RE: RE: Increase in efficiency with Module

*To*: mathgroup at smc.vnet.net*Subject*: [mg40090] RE: [mg40060] RE: [mg40050] Increase in efficiency with Module*From*: "Wolf, Hartmut" <Hartmut.Wolf at t-systems.com>*Date*: Thu, 20 Mar 2003 03:32:38 -0500 (EST)*Sender*: owner-wri-mathgroup at wolfram.com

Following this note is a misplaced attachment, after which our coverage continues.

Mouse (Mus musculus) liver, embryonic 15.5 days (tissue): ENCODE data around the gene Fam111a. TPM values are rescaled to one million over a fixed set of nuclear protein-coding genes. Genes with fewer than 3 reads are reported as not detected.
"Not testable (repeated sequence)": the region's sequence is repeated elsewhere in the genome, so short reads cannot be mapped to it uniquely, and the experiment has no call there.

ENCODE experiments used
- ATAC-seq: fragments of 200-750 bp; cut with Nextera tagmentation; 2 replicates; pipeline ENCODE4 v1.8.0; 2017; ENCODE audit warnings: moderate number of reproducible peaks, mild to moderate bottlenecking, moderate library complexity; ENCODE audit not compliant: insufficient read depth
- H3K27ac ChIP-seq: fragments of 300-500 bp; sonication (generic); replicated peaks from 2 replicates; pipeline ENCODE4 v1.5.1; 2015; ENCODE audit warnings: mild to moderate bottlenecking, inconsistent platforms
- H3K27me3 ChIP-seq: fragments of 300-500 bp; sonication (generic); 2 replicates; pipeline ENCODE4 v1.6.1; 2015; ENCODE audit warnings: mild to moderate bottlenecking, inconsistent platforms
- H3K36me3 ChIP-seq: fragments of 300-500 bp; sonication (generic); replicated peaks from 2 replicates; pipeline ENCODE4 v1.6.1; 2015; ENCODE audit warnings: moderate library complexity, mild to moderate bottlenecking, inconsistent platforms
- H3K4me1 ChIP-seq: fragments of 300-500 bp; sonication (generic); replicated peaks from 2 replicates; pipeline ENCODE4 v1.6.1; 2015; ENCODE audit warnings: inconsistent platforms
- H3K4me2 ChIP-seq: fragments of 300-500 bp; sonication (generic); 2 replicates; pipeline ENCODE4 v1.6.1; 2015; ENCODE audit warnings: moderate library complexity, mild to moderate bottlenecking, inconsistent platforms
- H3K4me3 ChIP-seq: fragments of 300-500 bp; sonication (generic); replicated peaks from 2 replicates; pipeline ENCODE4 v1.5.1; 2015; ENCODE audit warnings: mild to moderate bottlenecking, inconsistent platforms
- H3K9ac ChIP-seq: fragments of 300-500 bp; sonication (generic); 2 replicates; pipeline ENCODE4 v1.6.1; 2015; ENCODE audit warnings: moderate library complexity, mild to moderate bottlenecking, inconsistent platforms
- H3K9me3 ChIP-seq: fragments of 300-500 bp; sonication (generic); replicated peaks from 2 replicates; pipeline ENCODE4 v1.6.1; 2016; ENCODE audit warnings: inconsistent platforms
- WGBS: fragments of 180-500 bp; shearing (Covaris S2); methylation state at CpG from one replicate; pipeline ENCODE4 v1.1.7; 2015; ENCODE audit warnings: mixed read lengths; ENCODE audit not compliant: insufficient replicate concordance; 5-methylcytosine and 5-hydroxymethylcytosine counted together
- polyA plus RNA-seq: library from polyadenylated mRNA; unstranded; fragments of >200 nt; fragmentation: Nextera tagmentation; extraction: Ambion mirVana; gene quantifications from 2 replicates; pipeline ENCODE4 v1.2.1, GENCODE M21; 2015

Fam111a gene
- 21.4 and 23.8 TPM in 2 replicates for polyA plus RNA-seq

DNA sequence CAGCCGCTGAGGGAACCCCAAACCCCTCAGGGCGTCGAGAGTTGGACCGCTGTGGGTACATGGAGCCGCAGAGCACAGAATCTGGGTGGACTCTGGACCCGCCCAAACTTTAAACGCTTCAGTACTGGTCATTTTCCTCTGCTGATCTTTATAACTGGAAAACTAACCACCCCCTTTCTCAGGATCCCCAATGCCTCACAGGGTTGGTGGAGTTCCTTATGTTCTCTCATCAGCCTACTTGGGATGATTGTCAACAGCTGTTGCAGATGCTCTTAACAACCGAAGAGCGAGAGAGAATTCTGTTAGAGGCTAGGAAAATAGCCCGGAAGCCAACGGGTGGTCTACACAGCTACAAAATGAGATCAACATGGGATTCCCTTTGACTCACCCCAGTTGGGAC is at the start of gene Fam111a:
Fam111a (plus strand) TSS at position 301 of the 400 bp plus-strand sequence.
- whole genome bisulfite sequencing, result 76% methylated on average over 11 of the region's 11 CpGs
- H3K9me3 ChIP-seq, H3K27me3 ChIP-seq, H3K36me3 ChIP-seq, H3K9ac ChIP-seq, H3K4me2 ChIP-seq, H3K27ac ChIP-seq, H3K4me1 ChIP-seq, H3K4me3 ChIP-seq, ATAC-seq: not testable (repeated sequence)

Bobby, yes, I've missed a minor point, which I did not correct, as this had not been the focus of the discussion: In[1]:= ry = Table[Random[], {1000}]; In[3]:= ftaucSCP = Compile[{{ry, _Real, 1}}, Module[{a = 0, n = Length[ry]}, Do[Do[If[ry[[i]] < ry[[j]], ++a, If[ry[[i]] > ry[[j]], --a]], {j, i + 1, n}], {i, 1, n - 1}]; a]]; In cases like this use PreDecrement and PreIncrement, instead of Decrement or Increment. This gives another performance boost of a percent or a fraction. I'm not very experienced with the Mathematica Compiler (which, BTW, generates special code to be interpreted, not C code), however my observation is that code which is nearest to plain C-code compiles fastest. And the rule I put up above is an old rule for C programming. Nowadays, however, a modern C-compiler recognizes the situation and optimizes the generated machine code accordingly. And also, the extra machine cycle (a register move) (if it were) needed for a++, compared to ++a gets unnoticed with a modern CPU (their problems are now quite different). But this does not apply to mathematica compiled code, as it is interpreted, sic! In[4]:= Do[ftauc3[ry], {10}] // Timing Out[4]= {12.168 Second, Null} In[5]:= Do[ftaucSCP[ry],{10}]//Timing Out[5]= {11.616 Second, Null} Applying this to your code: In[20]:= ftauc3P = Compile[{{ry, _Real, 1}}, Block[{i = 0, j, a = 0, n = Length@ry}, Do[j = ++i; Do[a += Sign[ry[[++j]] - ry[[i]]], {n - i}], {n - 1}]; a]]; In[21]:= Do[ftauc3P[ry], {10}] // Timing Out[21]= {11.837 Second, Null} The warning as not to use external functions does not apply to your code, as Sign is one of those functions which are compiled inline. Other improvement (Do loops) of your code: In[30]:= ftauc3PP = Compile[{{ry, _Real, 1}}, Block[{a = 0, n = Length[ry]}, Do[ Do[a += Sign[ry[[j]] - ry[[i]]], {j, i + 1, n}], {i, 1, n - 1}]; a]]; In[31]:= Do[ftauc3PP[ry],{10}]//Timing Out[31]= {10.686 Second, Null} That seems to be it! Hartmut >-----Original Message----- >From: Dr Bob [mailto:drbob at bigfoot.com] To: mathgroup at smc.vnet.net >Sent: Tuesday, March 18, 2003 9:55 PM >To: Wolf, Hartmut; mathgroup at smc.vnet.net; aehirsh at stanford.edu >Subject: [mg40090] Re: [mg40060] RE: [mg40050] Increase in efficiency with Module > > >I timed the two original codes, my slightly modified version of that >(treat), Hartmut's two functional codes, and his fastest code, ftaucSC. >There's a near tie between treat, ftaucSC, and the original >ftauc (in that >order). I didn't use Real random numbers, since ties seem to be a >significant factor in the original code, but the winning >functions are the >same with Reals anyway. > >Some might find the following a useful guide to timing functions. I >randomize the order in which functions are timed for each >random dataset, >output means and standard errors sorted from fastest to >slowest, and show >how to eliminate slow functions before going on to larger data >sets and >greater numbers of trials. > ><<Statistics`DescriptiveStatistics` >allNames={"ftauc2","functional","functional2","ftauc","ftaucSC" >,"treat"}; >randomTrial[functions_List,n_Integer]:=Module[{data=Table[Random[Integer,50 ],{\ >n}],order,results}, > order=Ordering[Random[]&/@functions]; > results=First@Timing[#@data]&/@functions[[order]]; > results[[Ordering@order]]/Second > ] >randomTrials[names:{__String},size_Integer,trials_Integer]:= > TableForm[ > >Transpose@Module[{functions=ToExpression/@names,times,ranking},times=\ >Transpose@Table[randomTrial[functions,size],{trials}]; > means=Mean/@times; > ranking=Ordering@means; > times=times[[ranking]]; > {names[[ranking]],Mean/@times,StandardErrorOfSampleMean/@times} > ],TableHeadings\[Rule]{None,{"Function","Mean","Std Error"}}] > [...] >treat=Compile[{{ry,_Real,1}},Block[{i=0,j,a=0,n=Length@ry}, > Do[i++;j=i+1; > Do[a+=Sign[ry[[j]]-ry[[i]]];j++,{n-i}],{n-1}];a]]; [...] > >randomTrials[fastest, 1000, 100] > >TableForm[ {{"Function", "Mean", "Std Error"}, {"treat", 0.27246999999999955, 0.0009006681021902752}, {"ftaucSC", 0.29871000000000036, 0.0009034496179205452}, {"ftauc", 0.3101900000000001, 0.0011866849675129872}}, >TableHeadings -> {None, > {"Function", "Mean", "Std Error"}}] > >Bobby > >On Tue, 18 Mar 2003 02:21:27 -0500 (EST), Wolf, Hartmut ><Hartmut.Wolf at t-systems.com> wrote: > >> >>> -----Original Message----- >>> From: Aaron E. Hirsh [mailto:aehirsh at stanford.edu] To: mathgroup at smc.vnet.net >> To: mathgroup at smc.vnet.net >>> Sent: Monday, March 17, 2003 9:35 AM >>> To: mathgroup at smc.vnet.net >>> Subject: [mg40090] [mg40060] [mg40050] Increase in efficiency with Module >>> >>> >>> I would be grateful if someone could explain the difference in >>> efficiency between the following two simple programs. ry is a list of >>> length n. For n = 1000, the program using Module takes 1 second on my >>> laptop, whereas the program without Module takes 75 seconds. >>> >>> ftauc = Compile[{{ry, _Real, 1}, {n, _Real, 0}}, >>> Module[{i, j, a}, i = 1; >>> a = 0; >>> Do[ j = i + 1; Do[ >>> If[ry[[i]] < ry[[j]], a++, If[ry[[i]] > ry[[j]], a--]]; >>> j++, {n - i}]; >>> i++, {n - 1}]; a >>> ]] >>> >>> ftauc2 = Compile[{{ry, _Real, 1}, {n, _Real, 0}}, >>> i = 1; >>> a = 0; >>> Do[j = i + 1; >>> Do[ >>> If[ry[[i]] < ry[[j]], a++, If[ry[[i]] > ry[[j]], a--]]; >>> j++, {n - i}]; >>> i++, {n - 1}]; a >>> ] >>> >>> thank you, >>> -- >>> >>> Aaron E. Hirsh >>> Center for Computational Genetics and Biological Modeling >>> Department of Biological Sciences >>> Stanford University >>> tel. (650) 723-4952 >>> fax. (650) 725-0180 >>> >> >> Aaron, >> >> if you inspect the compiled code ftauc[[4]] and ftauc2[[4]] you see >> considerable differences which are obviously caused by access to the global >> variables i, j and a (in ftauc). I cannot go through theses statements >> line by line, merely refer to >> http://library.wolfram.com/database/Conferences/4682/ >> >> Although, this appears to be out of date now, a key sentence therein still >> holds: "The main obstacle to achieving a speedup ... is when the compiled >> code has to externally evaluate a function". From the compiled code for >> ftauc2, I suppose, that access and updates of the global variables i,j,a >> is done by calling an (external) function. >> >> Further: "In structures such as Module or Block, local variables can be >> declared. The compiled code will store value of such a variable in a >> register, which can then be updated whenever the variable gets a new >> value. >> >> >> Such use local variables! >> >> [...] >> -- >> Hartmut Wolf >> [...] >-- >majort at cox-internet.com >Bobby R. Treat >